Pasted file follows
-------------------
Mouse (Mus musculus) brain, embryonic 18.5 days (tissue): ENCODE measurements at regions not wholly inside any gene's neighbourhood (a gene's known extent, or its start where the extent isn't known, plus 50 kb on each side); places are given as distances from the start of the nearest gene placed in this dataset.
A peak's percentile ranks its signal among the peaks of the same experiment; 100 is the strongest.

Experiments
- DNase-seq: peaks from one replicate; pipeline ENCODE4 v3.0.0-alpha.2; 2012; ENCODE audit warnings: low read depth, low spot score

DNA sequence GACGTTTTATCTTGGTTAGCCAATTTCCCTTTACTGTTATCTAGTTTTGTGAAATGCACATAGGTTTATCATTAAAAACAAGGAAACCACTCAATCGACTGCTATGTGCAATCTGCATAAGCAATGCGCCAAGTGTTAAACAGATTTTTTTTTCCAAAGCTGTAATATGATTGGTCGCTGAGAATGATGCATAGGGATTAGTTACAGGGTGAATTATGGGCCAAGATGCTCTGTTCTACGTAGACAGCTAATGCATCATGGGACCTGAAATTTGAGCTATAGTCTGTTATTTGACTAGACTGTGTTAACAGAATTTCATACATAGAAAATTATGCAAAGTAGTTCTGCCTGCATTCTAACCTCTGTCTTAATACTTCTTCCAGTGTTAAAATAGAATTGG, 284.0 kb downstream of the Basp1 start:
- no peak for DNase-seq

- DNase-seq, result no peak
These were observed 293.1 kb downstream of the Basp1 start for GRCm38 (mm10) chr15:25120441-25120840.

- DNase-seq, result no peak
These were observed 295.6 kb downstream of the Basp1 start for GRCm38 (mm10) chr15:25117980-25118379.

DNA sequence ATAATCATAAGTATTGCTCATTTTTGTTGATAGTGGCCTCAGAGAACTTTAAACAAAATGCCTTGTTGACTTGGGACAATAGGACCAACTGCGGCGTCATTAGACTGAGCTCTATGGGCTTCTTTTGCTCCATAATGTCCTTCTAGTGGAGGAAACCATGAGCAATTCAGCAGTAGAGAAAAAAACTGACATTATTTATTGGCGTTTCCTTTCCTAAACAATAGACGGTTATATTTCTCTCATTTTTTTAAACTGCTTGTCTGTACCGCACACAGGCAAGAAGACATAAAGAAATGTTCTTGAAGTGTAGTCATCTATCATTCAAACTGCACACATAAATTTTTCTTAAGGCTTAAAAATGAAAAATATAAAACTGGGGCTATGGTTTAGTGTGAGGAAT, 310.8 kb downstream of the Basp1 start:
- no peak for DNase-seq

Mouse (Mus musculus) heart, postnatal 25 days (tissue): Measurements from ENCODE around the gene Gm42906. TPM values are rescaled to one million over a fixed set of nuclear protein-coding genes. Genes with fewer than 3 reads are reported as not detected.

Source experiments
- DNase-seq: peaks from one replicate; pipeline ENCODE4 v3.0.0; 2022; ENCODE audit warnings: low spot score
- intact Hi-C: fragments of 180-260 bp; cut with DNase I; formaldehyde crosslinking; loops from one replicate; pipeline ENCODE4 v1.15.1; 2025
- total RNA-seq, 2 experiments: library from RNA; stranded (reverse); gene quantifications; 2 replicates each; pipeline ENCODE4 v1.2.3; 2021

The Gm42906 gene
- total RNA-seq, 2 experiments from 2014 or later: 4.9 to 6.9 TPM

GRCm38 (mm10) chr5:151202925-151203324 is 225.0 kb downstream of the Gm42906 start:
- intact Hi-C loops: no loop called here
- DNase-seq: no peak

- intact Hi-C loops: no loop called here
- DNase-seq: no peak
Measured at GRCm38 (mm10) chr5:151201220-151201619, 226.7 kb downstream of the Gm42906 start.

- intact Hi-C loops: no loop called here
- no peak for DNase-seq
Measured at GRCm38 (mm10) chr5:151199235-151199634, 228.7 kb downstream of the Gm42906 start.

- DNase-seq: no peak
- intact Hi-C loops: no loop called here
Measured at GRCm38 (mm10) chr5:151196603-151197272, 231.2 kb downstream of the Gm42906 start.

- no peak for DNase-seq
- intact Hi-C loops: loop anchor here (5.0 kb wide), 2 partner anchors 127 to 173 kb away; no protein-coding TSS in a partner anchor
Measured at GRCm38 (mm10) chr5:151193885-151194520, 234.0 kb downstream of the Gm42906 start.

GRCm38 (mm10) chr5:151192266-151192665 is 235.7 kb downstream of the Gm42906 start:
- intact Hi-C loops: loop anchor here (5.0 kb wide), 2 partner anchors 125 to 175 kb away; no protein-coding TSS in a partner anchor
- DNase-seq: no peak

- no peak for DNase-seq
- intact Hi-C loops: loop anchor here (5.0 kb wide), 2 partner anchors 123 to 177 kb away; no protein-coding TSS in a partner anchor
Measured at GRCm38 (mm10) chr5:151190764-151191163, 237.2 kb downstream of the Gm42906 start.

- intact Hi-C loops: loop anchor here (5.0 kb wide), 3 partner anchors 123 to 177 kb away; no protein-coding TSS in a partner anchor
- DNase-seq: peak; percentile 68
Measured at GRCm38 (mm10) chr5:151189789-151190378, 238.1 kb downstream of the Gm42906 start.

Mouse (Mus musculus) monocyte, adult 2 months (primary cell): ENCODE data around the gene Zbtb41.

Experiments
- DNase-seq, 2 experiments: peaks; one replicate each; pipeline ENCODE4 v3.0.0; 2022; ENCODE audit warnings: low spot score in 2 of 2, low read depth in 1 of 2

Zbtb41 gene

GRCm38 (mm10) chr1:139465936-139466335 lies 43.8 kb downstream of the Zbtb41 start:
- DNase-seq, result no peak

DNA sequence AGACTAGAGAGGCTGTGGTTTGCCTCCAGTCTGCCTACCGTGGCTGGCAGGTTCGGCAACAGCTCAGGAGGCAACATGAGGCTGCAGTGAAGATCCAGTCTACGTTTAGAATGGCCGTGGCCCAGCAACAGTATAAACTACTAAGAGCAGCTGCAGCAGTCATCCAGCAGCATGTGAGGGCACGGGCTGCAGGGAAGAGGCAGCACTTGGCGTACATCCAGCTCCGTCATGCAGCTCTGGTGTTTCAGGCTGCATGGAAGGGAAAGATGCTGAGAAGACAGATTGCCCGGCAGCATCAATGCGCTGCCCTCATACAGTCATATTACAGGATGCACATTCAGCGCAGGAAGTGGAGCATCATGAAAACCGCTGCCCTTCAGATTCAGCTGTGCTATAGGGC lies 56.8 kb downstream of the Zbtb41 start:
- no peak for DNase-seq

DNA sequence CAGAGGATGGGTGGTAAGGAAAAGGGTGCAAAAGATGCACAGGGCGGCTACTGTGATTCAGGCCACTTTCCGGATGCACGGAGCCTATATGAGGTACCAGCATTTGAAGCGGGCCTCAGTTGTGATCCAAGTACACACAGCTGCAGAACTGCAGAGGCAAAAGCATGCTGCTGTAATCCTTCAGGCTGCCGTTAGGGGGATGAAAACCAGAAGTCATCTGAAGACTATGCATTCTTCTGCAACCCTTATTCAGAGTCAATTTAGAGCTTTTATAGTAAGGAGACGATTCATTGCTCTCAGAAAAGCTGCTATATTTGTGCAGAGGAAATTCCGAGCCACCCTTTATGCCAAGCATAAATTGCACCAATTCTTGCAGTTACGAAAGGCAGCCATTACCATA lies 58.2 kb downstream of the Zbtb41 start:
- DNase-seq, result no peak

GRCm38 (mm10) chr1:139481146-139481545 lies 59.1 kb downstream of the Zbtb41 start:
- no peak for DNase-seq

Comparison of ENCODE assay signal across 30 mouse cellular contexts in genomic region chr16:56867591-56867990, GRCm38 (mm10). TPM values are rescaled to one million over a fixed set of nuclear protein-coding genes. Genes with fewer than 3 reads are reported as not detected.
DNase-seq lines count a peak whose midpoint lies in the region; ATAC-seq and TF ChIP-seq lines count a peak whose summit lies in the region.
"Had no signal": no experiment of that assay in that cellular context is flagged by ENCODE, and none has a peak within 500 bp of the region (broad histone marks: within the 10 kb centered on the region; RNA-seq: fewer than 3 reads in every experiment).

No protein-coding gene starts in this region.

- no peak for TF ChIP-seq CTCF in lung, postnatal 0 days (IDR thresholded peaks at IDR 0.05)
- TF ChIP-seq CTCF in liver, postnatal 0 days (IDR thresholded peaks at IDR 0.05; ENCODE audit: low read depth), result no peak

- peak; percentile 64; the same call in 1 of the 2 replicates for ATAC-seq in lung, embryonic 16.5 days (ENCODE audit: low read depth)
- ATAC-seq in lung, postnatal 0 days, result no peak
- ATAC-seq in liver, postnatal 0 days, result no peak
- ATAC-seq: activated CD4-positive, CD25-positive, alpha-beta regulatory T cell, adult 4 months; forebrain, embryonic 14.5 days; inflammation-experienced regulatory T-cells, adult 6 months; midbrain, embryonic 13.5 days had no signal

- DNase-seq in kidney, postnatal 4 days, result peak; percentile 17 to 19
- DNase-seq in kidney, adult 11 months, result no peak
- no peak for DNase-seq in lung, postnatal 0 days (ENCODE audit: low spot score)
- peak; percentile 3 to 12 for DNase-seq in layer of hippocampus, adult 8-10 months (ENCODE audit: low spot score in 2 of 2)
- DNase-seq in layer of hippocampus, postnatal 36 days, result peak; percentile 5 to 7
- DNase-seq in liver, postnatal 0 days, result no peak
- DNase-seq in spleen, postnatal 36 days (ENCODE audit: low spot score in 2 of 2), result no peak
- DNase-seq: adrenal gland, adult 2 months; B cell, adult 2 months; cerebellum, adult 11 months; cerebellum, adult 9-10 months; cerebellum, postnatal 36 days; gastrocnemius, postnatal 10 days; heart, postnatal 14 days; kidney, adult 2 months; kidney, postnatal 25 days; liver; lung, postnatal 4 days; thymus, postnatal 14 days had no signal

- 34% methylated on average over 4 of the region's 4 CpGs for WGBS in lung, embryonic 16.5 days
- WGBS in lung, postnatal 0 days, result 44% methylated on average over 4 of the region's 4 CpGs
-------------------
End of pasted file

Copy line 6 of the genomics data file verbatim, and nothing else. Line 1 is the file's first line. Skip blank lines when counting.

- no peak for DNase-seq